The Arbitrator found for the Agency.  He concluded that “there [wa]s no persuasive evidence that the Agency has not practically eliminated the potential for serious personal injury” posed by PCBs.[5]  Moreover, he found that, “once [the Agency] stopped using PCB fluids in its transformers, the employees would not be working with or in close proximity to toxic chemical materials ‘when there is a possibility of leakage or spillage,’”[6] and that the Union had failed to show that the level of PCBs in the air “exceeded the permissible limits set by [the Occupational Safety and Health Administration (OSHA)].”[7]  Likewise, he found that, although the Union had presented evidence of some contamination above the Environmental Protection Agency’s (EPA’s) specified cleanup levels, “the EPA regulations do not govern [for purposes of] setting a[n] HPD.”[8] Finally, the Arbitrator noted that, even assuming the grievants were performing hazardous duties, the Union had not introduced into evidence the grievants’ position description, which would be necessary to show that the Agency had not considered the grievants’ exposure to PCBs when it classified their positions.[9]  Accordingly, the Arbitrator denied the grievance.
                The Union filed exceptions to the Arbitrator’s award, and the Agency filed an opposition to the Union’s exceptions.
III.               Preliminary Matters:  Sections 2425.4(c) and 2429.5 of the Authority’s Regulations bar the Union’s exceeds-authority, first contrary-to-law, and public-policy exceptions. 
                Under §§ 2425.4(c) and 2429.5 of the Authority’s Regulations,[10] the Authority will not consider any evidence or arguments that could have been, but were not, presented before the Arbitrator.[11] 
                The Union argues that the Arbitrator exceeded his authority by deciding that the grievants “were not engaged in hazardous duty, and therefore not entitled to any extra pay,”[12] because the parties had “stipulated that the [grievants] were ‘classified as working in hazardous[‑]duty positions.’”[13] At arbitration, the Agency introduced evidence supporting its position that the grievants were not entitled to extra pay because they had not performed hazardous duties during the time period at issue.[14] If the Union believed that the parties had stipulated that the grievants were working in hazardous-duty positions, the Union could have objected to the introduction of this evidence on the basis that, given the stipulation, this issue was not properly before the Arbitrator. Because there is no evidence that the Union did so, we find that its argument that the Arbitrator exceeded his authority by considering whether the grievants were engaged in hazardous duties is barred by §§ 2425.4(c) and 2429.5 of the Authority’s Regulations.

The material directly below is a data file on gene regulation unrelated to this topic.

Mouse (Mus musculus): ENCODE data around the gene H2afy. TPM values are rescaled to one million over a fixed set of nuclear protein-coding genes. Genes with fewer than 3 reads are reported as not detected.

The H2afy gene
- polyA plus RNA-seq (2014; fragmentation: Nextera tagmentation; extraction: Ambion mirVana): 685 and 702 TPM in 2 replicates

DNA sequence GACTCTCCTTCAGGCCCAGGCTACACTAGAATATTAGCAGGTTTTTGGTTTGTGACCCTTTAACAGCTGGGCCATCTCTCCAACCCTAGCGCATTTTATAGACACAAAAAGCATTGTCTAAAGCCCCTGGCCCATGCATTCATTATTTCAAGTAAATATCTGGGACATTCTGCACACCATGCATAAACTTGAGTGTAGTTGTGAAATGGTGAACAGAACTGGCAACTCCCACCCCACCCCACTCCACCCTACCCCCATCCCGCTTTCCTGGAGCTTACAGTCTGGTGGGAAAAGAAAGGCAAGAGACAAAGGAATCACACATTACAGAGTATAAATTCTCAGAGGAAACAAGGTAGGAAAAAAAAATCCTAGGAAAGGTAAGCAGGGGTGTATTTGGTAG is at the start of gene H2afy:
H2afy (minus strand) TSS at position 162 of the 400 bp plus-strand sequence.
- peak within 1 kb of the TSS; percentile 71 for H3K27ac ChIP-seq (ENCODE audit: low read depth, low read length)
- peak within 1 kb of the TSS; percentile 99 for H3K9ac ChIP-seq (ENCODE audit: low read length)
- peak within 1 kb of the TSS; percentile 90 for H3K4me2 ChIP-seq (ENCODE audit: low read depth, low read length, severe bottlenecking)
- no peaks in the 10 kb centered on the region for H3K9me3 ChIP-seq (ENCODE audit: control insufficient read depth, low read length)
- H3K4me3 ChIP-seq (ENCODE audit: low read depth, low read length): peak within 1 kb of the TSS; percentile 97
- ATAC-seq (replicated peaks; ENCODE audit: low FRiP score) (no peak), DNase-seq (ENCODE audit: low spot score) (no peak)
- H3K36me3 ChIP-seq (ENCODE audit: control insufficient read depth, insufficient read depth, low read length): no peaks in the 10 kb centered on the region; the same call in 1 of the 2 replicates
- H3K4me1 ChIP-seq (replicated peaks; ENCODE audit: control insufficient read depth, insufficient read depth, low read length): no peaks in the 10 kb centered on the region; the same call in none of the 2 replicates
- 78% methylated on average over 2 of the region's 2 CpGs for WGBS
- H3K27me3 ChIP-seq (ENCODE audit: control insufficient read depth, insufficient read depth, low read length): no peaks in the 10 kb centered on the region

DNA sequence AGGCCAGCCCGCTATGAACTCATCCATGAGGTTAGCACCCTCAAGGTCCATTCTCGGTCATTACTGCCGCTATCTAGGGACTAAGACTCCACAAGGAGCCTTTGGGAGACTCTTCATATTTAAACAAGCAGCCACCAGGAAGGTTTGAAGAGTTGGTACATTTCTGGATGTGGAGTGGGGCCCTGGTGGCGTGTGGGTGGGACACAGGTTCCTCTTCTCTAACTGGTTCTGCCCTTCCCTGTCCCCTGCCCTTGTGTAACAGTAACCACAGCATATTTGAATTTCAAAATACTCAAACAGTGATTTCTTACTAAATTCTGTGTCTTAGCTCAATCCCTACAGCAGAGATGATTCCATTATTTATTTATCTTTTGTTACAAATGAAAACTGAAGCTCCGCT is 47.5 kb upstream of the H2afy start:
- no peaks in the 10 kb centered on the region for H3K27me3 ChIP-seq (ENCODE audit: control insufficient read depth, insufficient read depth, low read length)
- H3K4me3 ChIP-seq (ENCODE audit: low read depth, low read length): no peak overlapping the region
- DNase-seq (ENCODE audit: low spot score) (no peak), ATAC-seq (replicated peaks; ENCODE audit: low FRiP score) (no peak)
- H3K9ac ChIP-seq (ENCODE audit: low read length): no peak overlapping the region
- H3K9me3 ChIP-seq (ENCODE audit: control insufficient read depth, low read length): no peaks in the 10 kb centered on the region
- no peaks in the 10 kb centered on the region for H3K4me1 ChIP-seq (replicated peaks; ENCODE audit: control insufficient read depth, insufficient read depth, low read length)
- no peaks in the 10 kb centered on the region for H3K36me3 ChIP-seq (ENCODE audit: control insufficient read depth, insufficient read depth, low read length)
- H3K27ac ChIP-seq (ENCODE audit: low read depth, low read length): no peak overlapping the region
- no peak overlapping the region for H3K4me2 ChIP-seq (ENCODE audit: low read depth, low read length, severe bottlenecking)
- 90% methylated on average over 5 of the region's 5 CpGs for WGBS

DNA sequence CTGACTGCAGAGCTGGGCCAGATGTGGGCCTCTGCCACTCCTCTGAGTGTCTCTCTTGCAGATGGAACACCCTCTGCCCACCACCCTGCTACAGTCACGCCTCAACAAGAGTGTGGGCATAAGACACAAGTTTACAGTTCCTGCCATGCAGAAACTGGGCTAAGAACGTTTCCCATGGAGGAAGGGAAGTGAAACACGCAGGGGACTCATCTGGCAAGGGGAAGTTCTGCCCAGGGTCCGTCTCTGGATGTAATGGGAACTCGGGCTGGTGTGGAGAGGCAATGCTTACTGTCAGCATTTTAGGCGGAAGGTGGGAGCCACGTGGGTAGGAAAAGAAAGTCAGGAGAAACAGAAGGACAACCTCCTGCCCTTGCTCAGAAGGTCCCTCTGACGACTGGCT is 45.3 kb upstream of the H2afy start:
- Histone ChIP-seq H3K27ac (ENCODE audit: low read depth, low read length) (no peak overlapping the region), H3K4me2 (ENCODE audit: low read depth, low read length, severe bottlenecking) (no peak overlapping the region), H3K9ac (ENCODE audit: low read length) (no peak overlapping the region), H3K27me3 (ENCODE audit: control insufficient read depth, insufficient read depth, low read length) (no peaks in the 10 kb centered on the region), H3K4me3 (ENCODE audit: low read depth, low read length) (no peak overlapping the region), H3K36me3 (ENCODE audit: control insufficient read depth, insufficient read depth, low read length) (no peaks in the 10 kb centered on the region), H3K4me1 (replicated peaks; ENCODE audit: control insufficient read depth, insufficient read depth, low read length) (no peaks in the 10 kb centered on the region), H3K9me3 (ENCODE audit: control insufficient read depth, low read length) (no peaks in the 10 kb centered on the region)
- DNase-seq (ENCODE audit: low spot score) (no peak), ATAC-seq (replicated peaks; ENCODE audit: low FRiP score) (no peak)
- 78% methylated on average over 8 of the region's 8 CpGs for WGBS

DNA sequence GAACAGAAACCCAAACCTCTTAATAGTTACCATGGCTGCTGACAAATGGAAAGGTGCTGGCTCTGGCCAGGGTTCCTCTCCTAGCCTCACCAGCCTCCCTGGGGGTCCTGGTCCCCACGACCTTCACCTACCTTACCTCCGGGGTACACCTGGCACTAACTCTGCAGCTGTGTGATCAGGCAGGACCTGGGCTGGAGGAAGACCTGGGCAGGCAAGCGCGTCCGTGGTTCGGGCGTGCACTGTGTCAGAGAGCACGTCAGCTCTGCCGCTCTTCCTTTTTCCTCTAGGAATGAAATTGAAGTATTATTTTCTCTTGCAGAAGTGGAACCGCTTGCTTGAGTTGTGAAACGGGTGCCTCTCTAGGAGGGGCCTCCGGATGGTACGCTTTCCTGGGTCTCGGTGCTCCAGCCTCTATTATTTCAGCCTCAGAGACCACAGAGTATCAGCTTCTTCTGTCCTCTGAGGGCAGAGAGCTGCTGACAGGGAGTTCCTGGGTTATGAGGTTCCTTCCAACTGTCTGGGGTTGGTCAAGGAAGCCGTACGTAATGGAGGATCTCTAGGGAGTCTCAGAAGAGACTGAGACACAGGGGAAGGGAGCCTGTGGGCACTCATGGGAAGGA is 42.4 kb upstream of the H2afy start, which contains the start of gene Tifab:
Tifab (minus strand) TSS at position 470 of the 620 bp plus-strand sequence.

The Union also argues that the “award is contrary to public policy and established law” because the “Arbitrator determined the grievants’ exposure to PCBs was not ‘hazardous.’”[15] Specifically, the Union argues that the Arbitrator ignored the Occupational Safety and Health Review Commission’s decision in Kaiser Aluminum & Chemical Corp.,[16] in which the Commission found that accidental exposure to PCBs could result in serious injury or death.[17] And the Union claims that the Arbitrator erred in considering OSHA’s permissible exposure limits for airborne PCBs because “the permissible[-]exposure[-]limit language in 5 U.S.C. § 5545(d) applies only to hazards related to asbestos.”[18]